This book review is part of the requirements for the reading list for the Dedicant Path. It intends to fulfill the requirement for the Hearth Culture title.
Davidson, H. R. Ellis. Gods and Myths of Northern Europe. New York: Penguin Books, 1977. Print.
Davidson sets out, in Gods and Myths, to bring together the various poems, sagas, epics, and tales that make up the myths of Northern Europe – specifically those of Germany, Denmark, Scandinavia, and Anglo-Saxon England. After a brief introduction, where she elaborates on some of the developments in archaeology and the study of the Norse cultures, she sets off to build the world of the gods as it was envisioned by various peoples across the northern landscape. She begins with Snorri’s Prose Edda and uses it to set up the basic world view, from Yggdrasill to Asgard, and then addresses the stories of the Gods.
This first section provides a solid overview of the main northern myths, and from there she delves into the assorted myths of each “category” of god myths: Odin, Thor, Freyr and Freyja, Njord, the gods of the dead, and the individual myths and stories that stand out in the sagas, like Mimir, the divine twins, and Heimdall. I found the most traction with the gods of the Vanir – Freyr and Freyja and their father Njord – the gods and goddesses of fertility, peace and plenty. Though these gods had different names in different places, there are threads of similar worship throughout, like being brought around in a wagon and the symbols of horse, boar, and ship.
Davidson ends this well-documented overview by examining the creation and destruction of the world, the great tree of Yggdrasill, the final battle of Ragnarok and the downfall of Asgard as it is presented by Snorri. Here in this last section is the myth of Ymir, the giant whose slain body becomes the world, followed by the great destruction of the world. Davidson argues that there is not a lot of Christian overlay in this description of Ragnarok, despite being recorded by monks, as the fears match up with folk beliefs, with other Indo-European beliefs about the end of the world, and with the geographical and natural perils of the north (203-4).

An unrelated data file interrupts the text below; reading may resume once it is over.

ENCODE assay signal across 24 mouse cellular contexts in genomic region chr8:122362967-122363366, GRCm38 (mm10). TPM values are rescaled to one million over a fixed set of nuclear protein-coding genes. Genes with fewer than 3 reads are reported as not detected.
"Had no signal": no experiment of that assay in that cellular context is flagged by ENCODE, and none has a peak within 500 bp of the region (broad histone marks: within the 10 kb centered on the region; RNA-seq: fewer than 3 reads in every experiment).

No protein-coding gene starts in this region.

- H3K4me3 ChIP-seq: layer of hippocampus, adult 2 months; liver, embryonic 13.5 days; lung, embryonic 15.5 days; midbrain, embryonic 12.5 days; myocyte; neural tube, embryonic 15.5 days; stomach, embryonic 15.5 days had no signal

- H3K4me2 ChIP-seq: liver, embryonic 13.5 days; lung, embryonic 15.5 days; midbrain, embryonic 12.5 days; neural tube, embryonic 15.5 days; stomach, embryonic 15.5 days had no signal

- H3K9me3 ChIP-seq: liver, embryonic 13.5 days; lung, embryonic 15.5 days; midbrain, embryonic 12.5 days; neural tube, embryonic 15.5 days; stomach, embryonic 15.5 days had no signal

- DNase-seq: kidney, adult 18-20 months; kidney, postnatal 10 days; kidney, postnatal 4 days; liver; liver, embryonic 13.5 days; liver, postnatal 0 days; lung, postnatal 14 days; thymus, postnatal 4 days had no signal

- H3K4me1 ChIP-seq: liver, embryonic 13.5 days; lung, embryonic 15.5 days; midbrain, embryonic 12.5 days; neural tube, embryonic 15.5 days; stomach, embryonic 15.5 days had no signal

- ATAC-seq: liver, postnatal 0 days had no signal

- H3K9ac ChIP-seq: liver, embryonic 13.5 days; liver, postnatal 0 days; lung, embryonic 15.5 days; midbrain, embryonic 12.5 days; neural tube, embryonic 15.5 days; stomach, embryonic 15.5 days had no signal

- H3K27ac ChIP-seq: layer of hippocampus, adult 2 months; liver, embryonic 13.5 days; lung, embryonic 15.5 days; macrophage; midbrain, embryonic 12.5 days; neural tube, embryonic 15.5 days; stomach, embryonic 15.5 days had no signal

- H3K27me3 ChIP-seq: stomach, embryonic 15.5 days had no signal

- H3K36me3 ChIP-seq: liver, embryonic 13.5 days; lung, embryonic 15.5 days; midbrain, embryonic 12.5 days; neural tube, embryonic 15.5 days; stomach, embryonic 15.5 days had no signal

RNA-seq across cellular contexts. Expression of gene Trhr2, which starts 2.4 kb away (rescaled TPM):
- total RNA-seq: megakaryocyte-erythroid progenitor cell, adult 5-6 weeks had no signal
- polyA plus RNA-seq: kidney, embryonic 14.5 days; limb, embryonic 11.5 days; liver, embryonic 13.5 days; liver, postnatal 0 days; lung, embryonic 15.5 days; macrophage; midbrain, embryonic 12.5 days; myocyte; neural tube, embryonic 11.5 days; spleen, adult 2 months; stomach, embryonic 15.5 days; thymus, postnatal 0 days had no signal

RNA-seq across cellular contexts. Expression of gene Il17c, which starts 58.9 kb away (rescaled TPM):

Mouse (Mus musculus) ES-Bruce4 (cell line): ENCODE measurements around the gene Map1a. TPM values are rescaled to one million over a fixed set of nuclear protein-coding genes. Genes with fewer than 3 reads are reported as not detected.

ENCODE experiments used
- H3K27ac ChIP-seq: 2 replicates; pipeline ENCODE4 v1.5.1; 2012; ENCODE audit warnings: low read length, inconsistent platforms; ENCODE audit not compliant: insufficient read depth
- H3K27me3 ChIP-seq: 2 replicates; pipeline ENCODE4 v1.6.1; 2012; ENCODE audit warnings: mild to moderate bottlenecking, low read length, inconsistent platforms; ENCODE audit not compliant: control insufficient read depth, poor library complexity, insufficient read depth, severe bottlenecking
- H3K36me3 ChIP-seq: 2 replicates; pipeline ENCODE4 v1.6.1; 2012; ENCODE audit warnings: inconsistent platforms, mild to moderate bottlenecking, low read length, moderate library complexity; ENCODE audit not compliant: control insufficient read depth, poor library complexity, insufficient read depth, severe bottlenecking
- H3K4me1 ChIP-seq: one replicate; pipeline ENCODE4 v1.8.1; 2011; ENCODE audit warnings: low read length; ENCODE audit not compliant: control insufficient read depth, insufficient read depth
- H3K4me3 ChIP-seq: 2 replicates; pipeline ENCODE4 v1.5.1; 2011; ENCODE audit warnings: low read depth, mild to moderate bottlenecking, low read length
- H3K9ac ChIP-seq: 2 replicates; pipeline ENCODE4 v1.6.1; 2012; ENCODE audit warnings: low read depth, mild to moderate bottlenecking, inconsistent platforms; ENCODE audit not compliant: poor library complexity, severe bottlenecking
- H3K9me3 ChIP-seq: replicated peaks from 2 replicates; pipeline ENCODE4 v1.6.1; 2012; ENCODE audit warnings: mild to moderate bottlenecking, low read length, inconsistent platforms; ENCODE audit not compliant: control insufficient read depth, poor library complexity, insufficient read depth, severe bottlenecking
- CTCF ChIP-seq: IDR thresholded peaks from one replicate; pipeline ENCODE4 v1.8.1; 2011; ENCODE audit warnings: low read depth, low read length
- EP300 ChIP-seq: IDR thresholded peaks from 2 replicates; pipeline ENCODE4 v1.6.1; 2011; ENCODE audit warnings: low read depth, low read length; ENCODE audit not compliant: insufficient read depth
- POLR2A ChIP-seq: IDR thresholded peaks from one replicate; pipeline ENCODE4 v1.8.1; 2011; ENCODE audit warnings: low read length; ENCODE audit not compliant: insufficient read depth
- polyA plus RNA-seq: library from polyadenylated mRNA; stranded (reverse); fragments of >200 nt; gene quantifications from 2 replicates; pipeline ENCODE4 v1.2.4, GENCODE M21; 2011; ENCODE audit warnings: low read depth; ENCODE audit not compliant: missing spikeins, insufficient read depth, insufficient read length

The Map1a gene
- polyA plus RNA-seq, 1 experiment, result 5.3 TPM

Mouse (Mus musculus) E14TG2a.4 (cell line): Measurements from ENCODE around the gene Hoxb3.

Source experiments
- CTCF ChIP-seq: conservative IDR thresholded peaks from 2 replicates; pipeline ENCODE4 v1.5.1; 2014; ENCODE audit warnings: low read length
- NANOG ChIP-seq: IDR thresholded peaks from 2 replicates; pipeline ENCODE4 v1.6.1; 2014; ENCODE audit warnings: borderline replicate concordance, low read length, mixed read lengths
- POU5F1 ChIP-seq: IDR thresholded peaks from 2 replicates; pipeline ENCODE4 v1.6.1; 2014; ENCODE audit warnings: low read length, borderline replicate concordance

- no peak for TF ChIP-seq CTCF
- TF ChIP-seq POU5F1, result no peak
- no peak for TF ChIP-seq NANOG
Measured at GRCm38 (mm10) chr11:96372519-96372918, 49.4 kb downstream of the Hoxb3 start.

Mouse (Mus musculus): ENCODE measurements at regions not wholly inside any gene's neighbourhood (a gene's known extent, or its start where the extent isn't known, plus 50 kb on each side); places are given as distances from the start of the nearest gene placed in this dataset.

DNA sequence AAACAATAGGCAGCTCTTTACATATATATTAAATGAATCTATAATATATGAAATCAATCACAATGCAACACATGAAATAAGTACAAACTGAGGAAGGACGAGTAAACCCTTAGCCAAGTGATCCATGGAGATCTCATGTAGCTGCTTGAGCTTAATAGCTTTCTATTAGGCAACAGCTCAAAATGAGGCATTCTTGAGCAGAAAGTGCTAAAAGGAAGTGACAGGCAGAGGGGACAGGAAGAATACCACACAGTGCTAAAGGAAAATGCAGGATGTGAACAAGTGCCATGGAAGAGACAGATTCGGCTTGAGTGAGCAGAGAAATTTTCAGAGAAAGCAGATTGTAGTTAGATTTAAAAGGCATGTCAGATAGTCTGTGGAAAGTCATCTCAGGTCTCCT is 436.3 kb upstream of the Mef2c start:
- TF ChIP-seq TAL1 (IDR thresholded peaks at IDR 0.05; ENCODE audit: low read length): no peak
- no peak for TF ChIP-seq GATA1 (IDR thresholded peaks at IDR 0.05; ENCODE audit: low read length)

I was not overly familiar with the Norse myths before reading this book, and I’m glad to have read it. Davidson writes in a very approachable voice, and though at times the constant referencing of various sources can be a little overwhelming without prior knowledge of those sources, I appreciated the cross-referencing to the original tales. After reading this, though, I want to read some of the original sources for myself, especially the Prose Edda (which I already have a copy of). Davidson does a good job of organizing an otherwise disparate and somewhat scattered number of myths into coherent groups, though occasionally she does skip around a bit between them. As an overview of the myths, this is an excellent book, and this book is well placed on the reading list. I was pleasantly surprised at Davidson’s balance between keeping the gods as separate entities while still recognizing that they were clearly influenced by each other, and may or may not have originally been from the same source.
Unfortunately I didn’t feel like this book gave a lot of depth to my personal practice, but I think my lack of familiarity with these myths made that worse. I was absorbed in learning the myths more than I could really think about applying them to my practice. I did definitely feel drawn to the Vanir though, and I will be exploring that connection further to see if I can’t deepen those understandings. I definitely intend to keep this book as a reference.